by Ruby Liles
A comprehensive review of SMES’ most controversial post-chapel snack: the Bosco stick.
Bosco sticks. I’m confident those two words either just incited salivation or nausea deep within your soul. Evidently, like so many other hot button issues that plague the present political atmosphere, you can only be with or against the sticks, and, as Deputy Governor Danforth from “The Crucible” says, there will be no road between. Though they may not agree, the people of this school are, in a word, passionate about Bosco sticks, whether in their support or vehement opposition.
The sticks themselves are basic in construction. With its outer layer of magnificently buttered bread surrounding its core of molten mozzarella, Bosco sticks have become the secret weapon of cafeterias nationally. The architecture of a Bosco stick is comprised entirely of the most universally accepted flavors known to the human palette — bread and cheese. Virtually no one (with the exception of those unfortunate souls battling lactose or gluten) should find the sticks displeasing; however, when polled, only 47% of the junior class said they find them appetizing. The journalist and Bosc-aficionado in me has but one question for the masses of St. Mary’s: why?
I, myself a lover of the sticks, could not fathom a single problem worthy of losing my support, so I consulted the opposition. Eesha Gudiseva (11), a one-time consumer of a $100 lobster tail and thus self proclaimed “foodie,” said, “They are not good. They taste like greasy Kraft cheese inside a stale, very crusty sponge. Disgusting. I bought one last year and tried to return it.”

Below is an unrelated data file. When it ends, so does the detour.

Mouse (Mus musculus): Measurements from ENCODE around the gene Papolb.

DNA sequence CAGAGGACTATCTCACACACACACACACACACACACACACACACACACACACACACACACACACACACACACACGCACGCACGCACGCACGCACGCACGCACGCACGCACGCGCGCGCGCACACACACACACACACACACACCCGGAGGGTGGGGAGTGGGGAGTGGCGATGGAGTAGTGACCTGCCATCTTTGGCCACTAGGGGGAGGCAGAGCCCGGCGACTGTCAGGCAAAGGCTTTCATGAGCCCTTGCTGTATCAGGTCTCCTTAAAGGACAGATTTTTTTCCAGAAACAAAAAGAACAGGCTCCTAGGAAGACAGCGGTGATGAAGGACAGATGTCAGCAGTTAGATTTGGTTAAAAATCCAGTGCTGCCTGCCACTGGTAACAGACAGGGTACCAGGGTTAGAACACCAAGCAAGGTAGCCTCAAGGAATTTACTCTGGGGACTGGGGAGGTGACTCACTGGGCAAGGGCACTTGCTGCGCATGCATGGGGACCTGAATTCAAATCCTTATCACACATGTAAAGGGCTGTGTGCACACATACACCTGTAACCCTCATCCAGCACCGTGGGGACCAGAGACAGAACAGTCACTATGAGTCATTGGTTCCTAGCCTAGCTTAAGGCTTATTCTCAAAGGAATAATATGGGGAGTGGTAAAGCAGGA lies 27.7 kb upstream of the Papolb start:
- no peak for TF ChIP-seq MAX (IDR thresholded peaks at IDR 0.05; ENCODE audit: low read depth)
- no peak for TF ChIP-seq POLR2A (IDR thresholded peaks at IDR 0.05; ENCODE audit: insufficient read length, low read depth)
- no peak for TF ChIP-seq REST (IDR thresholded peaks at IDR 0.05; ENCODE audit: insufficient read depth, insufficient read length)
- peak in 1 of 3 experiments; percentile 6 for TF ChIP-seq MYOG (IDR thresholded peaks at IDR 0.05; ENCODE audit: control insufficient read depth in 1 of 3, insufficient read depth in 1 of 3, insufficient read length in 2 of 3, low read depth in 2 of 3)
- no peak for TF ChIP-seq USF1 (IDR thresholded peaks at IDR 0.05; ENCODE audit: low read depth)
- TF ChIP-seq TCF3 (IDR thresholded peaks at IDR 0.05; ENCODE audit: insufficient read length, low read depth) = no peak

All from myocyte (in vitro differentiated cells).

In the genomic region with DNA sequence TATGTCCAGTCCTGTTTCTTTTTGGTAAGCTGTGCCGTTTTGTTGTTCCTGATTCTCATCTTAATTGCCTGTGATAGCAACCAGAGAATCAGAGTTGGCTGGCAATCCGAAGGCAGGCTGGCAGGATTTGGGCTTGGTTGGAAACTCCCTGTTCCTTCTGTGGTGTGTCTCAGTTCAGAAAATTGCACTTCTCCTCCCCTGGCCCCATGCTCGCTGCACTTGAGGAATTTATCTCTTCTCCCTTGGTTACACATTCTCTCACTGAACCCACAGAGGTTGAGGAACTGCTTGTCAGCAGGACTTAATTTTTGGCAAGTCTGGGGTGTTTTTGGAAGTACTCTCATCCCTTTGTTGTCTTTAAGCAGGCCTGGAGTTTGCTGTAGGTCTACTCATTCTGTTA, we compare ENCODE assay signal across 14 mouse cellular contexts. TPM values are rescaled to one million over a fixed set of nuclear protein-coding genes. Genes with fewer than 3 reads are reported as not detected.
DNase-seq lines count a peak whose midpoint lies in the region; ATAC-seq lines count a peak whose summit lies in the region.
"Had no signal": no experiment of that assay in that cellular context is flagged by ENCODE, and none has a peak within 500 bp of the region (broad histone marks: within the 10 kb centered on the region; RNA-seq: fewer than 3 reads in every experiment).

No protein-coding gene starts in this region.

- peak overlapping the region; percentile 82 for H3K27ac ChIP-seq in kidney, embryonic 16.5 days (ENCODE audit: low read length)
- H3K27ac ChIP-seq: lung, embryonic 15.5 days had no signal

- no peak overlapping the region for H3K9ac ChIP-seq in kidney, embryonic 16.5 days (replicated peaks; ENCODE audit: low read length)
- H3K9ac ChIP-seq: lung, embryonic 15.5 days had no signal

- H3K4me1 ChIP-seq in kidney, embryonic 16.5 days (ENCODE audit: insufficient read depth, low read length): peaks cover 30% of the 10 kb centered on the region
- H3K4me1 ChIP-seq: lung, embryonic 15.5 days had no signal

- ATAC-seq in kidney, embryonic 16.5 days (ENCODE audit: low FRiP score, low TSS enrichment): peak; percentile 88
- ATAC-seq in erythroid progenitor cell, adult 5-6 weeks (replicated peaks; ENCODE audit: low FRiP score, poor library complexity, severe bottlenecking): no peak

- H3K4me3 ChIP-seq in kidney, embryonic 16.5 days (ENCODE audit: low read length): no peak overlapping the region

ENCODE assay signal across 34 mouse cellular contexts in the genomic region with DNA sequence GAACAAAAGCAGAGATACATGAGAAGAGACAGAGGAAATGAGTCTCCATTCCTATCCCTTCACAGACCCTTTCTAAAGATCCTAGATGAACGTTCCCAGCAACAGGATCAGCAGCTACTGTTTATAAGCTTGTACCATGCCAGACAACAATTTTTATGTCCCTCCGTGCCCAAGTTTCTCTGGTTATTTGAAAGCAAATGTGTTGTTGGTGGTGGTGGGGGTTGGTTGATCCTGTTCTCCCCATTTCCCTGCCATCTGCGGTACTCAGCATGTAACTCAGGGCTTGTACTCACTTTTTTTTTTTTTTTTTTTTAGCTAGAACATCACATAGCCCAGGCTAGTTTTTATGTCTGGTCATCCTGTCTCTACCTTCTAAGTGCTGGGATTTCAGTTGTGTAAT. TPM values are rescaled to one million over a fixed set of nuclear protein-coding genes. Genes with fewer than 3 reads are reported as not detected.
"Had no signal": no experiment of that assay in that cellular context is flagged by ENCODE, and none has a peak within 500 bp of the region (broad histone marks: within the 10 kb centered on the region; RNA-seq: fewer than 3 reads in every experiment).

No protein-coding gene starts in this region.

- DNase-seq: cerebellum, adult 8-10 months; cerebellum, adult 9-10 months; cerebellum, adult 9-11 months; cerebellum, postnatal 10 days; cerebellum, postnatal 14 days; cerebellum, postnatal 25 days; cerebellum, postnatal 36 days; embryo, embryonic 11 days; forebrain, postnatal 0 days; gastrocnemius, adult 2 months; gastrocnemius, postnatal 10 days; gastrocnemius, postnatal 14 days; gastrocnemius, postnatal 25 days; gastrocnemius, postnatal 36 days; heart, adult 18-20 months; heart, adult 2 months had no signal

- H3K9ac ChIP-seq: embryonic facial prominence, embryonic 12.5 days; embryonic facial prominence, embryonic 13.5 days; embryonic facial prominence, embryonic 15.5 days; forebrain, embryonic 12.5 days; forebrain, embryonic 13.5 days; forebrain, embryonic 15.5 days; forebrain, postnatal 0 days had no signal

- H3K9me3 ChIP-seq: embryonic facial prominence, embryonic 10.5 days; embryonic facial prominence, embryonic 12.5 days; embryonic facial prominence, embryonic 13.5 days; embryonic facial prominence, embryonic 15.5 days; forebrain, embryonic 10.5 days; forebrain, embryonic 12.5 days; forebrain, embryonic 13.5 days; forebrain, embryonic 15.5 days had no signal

Evidently, Gudiseva’s outlook is bleak. I wondered if her deep-seated hatred stemmed not from the quality of the sticks themselves, but as a byproduct from a dislike towards cafeteria food on the whole. But I soon learned that many, like Eesha, choose to eschew the carbolicious snack in favor of some other ALAPP delicacy — it seems the lines between Team Bosco and Team Scone are deeply and firmly drawn.
“Scones are just more yummy,” said Lily Beasley (11), no stranger to Flik’s famous scones. “I feel like the cheese in Bosco sticks has been refrigerated for a really long time.” Celia Stem added, “A cinnamon apple scone brightens up every single day. My life gets 1000 times better when I get that scone. But my mom gets 1000 times more annoyed when she sees that I’ve spent all my Flik money on scones!”
Though they fundamentally disagree, scone and stick lovers alike do come together over one thing: Sundays are not our Sabbath — nay, they are weekdays at 10:15am, as Ms. Tori presents us now our daily bread, whether filled with cheese or baked fruit. With the $3.75 remaining in my Flik account, I’ve approximated that I can afford but 1.8 more Bosco sticks. This gloomy statistic saddens me, and I rue the day my taste buds experience the Bosco stick for the last time. I can’t possibly imagine the day my memory surrenders the sight of the white and red paper bag displaying that young man with his hat nonchalantly on backwards. I pray I never forget the feeling of the warmth from within the bag thawing my cold, dead, sleep-deprived fingers.
Thank you Bosco, wherever you are, whoever you are. I honor you.